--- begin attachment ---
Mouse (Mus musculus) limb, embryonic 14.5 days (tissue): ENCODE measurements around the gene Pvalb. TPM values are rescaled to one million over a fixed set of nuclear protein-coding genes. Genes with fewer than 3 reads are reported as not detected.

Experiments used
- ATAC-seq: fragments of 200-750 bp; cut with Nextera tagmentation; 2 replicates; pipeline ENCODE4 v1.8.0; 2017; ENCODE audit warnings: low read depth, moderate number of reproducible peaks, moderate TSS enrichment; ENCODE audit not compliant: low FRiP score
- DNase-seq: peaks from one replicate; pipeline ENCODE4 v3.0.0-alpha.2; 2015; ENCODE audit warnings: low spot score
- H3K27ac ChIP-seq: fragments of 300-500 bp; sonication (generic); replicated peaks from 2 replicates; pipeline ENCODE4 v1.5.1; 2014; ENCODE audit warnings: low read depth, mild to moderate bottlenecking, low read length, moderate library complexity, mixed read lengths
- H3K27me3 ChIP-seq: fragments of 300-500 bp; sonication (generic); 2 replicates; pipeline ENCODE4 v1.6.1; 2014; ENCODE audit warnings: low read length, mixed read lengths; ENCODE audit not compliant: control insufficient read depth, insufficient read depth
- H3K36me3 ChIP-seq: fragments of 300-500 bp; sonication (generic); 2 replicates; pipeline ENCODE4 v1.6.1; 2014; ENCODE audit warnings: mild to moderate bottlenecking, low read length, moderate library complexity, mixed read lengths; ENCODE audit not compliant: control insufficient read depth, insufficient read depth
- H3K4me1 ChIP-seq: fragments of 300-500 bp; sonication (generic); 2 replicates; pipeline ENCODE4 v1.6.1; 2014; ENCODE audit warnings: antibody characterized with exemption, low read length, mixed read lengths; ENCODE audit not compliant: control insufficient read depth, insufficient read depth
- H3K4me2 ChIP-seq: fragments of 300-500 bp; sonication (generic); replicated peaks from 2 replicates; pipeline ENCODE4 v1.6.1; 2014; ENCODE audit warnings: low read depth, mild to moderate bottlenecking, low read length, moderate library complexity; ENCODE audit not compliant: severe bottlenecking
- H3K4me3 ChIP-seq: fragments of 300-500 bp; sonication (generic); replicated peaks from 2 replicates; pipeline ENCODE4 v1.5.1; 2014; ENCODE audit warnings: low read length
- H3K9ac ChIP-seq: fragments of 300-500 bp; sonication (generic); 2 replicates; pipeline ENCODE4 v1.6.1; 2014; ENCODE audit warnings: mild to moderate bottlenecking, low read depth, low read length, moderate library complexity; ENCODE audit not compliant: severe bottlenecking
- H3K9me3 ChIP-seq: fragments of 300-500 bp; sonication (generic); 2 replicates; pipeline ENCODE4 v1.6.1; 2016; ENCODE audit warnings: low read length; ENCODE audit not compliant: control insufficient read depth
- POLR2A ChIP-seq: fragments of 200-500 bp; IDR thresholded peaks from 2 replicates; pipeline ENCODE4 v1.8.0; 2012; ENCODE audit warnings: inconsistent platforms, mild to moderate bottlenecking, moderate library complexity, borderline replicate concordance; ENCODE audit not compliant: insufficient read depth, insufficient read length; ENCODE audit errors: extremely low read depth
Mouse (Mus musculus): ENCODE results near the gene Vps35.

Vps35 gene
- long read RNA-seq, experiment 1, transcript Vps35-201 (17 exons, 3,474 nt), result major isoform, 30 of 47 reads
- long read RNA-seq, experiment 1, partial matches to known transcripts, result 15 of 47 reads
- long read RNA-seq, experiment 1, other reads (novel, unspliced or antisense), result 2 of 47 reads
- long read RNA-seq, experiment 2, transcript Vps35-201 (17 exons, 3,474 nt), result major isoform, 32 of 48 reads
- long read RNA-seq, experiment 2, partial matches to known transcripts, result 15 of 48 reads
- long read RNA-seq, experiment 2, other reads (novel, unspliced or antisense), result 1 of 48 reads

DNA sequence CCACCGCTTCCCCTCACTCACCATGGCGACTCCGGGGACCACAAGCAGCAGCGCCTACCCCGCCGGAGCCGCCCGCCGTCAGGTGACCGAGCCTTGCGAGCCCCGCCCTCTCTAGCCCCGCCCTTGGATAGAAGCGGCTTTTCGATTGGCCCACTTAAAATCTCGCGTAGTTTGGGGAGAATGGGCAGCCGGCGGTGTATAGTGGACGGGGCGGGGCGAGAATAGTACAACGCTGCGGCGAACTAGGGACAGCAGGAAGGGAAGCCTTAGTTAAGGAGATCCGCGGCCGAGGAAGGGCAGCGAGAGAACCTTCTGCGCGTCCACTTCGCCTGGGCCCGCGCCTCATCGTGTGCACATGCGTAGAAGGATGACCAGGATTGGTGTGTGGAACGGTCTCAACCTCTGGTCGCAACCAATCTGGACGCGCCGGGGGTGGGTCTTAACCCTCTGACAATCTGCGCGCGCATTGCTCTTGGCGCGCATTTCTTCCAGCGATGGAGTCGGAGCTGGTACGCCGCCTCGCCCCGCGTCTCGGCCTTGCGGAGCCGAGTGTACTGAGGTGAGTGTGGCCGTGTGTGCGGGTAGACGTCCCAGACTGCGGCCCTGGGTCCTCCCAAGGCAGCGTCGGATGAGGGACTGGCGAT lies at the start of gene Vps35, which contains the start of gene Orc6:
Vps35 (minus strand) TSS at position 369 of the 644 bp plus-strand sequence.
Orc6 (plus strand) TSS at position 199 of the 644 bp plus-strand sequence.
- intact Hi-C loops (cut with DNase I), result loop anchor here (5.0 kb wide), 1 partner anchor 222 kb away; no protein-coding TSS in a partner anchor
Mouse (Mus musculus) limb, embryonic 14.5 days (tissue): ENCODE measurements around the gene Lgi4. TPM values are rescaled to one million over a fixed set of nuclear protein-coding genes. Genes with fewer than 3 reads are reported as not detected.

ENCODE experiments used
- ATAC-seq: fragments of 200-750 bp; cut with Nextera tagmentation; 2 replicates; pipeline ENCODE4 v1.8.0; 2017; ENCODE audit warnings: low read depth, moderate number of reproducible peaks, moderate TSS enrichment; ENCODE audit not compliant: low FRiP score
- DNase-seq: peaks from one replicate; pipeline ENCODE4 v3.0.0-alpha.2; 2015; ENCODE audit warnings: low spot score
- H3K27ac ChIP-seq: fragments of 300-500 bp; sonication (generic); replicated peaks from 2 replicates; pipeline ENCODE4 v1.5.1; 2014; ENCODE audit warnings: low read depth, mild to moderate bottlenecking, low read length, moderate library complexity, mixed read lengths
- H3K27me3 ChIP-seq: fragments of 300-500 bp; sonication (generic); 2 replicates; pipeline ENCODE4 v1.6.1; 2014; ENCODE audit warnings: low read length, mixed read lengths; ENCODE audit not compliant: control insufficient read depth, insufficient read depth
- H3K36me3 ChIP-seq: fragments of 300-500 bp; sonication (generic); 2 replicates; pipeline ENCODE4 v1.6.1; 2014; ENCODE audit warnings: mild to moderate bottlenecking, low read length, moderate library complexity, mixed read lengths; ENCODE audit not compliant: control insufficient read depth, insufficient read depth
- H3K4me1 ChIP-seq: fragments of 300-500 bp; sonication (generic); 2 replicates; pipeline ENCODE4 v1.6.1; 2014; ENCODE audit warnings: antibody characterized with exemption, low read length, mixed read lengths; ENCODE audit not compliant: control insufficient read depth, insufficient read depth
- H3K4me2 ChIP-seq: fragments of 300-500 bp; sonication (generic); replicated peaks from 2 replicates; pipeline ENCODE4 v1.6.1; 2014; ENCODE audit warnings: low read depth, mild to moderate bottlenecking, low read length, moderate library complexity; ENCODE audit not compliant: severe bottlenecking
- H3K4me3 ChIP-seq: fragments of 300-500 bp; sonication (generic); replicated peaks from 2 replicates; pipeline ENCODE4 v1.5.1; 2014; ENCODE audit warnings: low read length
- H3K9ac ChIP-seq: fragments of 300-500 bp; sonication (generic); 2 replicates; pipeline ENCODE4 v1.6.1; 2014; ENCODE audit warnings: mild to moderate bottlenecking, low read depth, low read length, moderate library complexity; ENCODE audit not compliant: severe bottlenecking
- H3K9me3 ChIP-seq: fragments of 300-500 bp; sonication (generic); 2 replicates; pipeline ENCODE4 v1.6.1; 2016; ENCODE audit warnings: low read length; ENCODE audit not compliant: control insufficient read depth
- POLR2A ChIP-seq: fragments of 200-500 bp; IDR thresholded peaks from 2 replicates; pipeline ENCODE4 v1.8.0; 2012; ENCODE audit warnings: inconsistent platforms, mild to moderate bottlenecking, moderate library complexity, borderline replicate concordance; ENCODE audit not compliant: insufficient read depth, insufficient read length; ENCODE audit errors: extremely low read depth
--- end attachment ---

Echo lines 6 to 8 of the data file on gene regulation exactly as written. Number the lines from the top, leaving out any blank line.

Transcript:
- H3K27me3 ChIP-seq: fragments of 300-500 bp; sonication (generic); 2 replicates; pipeline ENCODE4 v1.6.1; 2014; ENCODE audit warnings: low read length, mixed read lengths; ENCODE audit not compliant: control insufficient read depth, insufficient read depth
- H3K36me3 ChIP-seq: fragments of 300-500 bp; sonication (generic); 2 replicates; pipeline ENCODE4 v1.6.1; 2014; ENCODE audit warnings: mild to moderate bottlenecking, low read length, moderate library complexity, mixed read lengths; ENCODE audit not compliant: control insufficient read depth, insufficient read depth
- H3K4me1 ChIP-seq: fragments of 300-500 bp; sonication (generic); 2 replicates; pipeline ENCODE4 v1.6.1; 2014; ENCODE audit warnings: antibody characterized with exemption, low read length, mixed read lengths; ENCODE audit not compliant: control insufficient read depth, insufficient read depth